ZION NATIONAL PARK -- The desert bighorn sheep are a major draw for tourists visiting Zion National Park, but wildlife biologists say the herd may be getting too big and are considering a transplant.
There are an estimated 500 desert bighorn sheep roaming in and around the park, but about 40 years ago they were almost wiped out because of excessive hunting. At that time the Utah Division of Wildlife resources used transplanting efforts to bring herds to the area.
“We actually started this population, collaboratively with the park in 1973,” said UDWR bighorn sheep program manager Dustin Schaible. “We brought animals in from Nevada, and into the park, and that’s where the population grew from.”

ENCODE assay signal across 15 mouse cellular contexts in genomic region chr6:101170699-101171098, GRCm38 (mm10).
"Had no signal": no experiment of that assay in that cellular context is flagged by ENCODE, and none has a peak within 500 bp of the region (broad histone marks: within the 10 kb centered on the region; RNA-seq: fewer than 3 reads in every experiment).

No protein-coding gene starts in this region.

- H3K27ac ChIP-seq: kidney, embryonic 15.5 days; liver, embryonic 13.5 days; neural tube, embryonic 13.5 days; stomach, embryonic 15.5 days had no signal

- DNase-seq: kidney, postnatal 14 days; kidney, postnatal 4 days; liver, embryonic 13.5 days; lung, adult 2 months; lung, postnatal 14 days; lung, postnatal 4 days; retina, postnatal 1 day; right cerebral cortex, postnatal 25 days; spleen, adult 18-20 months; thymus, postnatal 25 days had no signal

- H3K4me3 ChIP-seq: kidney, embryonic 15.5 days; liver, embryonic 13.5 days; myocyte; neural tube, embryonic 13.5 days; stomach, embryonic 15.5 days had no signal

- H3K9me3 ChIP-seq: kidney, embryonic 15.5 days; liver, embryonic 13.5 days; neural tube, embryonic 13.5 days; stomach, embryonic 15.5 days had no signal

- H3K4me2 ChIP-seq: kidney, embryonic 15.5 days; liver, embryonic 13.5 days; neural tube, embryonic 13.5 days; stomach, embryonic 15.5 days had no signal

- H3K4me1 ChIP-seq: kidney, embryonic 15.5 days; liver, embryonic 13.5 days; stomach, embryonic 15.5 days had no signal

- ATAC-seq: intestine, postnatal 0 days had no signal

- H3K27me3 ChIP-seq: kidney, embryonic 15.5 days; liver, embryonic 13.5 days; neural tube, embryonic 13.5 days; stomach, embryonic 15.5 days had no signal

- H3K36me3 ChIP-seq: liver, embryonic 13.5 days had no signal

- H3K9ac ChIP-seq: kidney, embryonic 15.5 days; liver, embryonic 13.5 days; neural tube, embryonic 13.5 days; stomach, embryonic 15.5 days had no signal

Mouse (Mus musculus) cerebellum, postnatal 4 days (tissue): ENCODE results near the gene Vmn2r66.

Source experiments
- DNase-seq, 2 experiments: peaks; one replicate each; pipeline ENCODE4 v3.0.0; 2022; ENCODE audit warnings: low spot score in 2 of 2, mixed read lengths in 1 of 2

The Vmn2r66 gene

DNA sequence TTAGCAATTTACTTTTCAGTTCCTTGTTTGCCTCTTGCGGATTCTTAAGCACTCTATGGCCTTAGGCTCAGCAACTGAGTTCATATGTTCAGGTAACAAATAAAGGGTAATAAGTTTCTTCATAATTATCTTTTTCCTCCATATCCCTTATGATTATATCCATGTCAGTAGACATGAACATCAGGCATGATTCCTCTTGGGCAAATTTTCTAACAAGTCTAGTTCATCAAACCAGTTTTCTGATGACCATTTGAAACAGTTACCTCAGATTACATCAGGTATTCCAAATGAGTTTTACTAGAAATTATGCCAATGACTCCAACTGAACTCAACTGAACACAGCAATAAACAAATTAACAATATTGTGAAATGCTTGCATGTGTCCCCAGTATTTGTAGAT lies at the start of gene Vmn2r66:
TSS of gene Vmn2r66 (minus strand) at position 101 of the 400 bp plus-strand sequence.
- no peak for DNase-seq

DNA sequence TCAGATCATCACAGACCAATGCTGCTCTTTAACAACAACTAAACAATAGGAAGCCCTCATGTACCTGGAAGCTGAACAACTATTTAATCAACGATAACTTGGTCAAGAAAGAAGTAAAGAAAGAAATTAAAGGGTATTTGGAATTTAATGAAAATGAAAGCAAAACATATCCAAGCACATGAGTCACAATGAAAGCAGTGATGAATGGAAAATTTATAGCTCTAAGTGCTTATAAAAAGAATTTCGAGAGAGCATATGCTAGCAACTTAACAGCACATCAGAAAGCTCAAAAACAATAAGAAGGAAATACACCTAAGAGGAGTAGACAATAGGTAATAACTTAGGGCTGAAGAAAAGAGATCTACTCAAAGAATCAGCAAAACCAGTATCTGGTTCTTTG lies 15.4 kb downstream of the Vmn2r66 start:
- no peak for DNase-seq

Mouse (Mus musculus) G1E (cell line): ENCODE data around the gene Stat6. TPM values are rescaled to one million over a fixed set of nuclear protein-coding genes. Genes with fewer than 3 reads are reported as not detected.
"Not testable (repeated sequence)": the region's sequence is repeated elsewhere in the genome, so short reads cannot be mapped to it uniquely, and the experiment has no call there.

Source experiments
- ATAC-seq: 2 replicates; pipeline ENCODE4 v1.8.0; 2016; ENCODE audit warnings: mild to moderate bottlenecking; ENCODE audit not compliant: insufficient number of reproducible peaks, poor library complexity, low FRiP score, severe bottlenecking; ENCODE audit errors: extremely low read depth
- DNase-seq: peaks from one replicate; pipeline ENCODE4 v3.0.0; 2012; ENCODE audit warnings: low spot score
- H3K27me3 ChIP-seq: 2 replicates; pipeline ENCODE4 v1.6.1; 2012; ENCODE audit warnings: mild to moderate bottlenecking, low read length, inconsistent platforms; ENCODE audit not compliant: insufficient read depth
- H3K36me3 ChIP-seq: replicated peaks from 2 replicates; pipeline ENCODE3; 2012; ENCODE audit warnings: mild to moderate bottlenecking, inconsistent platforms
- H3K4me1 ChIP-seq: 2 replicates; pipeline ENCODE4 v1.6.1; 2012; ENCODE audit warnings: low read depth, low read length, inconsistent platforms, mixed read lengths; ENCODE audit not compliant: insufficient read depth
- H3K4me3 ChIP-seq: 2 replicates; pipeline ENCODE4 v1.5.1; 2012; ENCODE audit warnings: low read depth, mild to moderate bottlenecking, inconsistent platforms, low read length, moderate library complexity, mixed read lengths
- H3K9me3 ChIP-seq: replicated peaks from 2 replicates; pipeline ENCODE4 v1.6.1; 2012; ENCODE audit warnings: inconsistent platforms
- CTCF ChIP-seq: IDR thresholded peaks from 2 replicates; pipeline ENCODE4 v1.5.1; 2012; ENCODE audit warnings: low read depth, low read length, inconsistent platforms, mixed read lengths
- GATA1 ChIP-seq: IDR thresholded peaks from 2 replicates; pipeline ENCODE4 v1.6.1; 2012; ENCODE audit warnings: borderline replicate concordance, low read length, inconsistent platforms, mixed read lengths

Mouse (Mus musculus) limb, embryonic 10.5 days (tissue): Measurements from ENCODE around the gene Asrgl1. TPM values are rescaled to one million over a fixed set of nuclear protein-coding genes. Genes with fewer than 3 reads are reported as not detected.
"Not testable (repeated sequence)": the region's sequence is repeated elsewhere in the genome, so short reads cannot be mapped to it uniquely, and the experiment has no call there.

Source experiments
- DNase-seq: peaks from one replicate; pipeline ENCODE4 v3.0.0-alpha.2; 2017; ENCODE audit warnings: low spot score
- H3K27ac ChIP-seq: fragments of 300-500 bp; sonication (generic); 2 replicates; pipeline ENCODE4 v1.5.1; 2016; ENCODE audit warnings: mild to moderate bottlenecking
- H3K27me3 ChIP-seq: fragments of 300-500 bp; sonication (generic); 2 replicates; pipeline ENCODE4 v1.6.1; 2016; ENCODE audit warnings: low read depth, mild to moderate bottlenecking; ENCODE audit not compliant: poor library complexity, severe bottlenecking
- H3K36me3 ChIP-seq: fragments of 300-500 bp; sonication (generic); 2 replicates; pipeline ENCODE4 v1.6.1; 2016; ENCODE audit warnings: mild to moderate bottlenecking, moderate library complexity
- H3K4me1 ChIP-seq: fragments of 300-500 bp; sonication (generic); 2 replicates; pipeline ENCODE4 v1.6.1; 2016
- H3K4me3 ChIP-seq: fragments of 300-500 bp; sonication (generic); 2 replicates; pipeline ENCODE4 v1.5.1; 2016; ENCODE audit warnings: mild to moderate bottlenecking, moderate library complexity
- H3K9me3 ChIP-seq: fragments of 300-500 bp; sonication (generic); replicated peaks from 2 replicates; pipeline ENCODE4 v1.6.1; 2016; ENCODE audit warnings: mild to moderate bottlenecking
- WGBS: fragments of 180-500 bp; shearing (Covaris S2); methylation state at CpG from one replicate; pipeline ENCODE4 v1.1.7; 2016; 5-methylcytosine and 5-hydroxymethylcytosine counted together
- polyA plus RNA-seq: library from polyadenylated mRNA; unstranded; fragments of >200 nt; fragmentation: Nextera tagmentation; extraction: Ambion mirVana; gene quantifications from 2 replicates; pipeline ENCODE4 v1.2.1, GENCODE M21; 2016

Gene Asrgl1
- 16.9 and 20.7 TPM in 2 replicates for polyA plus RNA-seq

Since then the park and DWR have been monitoring the population. Schaible said it’s reached a point at which they’re concerned about the herd’s safety.
“They’re particularly at risk because they’re very vulnerable to this respiratory illness,” said Zion National Park wildlife biologist Cassie Waters. “You can see extreme die-offs and population declines with this particular respiratory illness.”
To keep that from happening, park officials and the UDWR are considering a plan that would transplant up to 100 sheep, thinning out the Zion herd and taking away that risk of contracting disease. It’s one that’s routinely done throughout the country, but because this area is unique, the herds roaming through several different properties, it’s one that has to be carefully considered.
“Through this process we will look at all different management alternatives,” Waters said. “And the impacts of each of those and determine whether or not this action can take place.”
Park managers say the transplant wouldn’t affect sightseeing. They are still taking public comment on the plan until March 19.